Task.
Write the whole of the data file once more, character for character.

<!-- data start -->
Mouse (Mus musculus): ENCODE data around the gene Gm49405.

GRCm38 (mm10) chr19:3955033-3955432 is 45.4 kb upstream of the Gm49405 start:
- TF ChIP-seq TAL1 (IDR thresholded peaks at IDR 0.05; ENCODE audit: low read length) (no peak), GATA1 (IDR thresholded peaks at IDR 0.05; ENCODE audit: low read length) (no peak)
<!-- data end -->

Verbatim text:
Mouse (Mus musculus): ENCODE data around the gene Gm49405.

GRCm38 (mm10) chr19:3955033-3955432 is 45.4 kb upstream of the Gm49405 start:
- TF ChIP-seq TAL1 (IDR thresholded peaks at IDR 0.05; ENCODE audit: low read length) (no peak), GATA1 (IDR thresholded peaks at IDR 0.05; ENCODE audit: low read length) (no peak)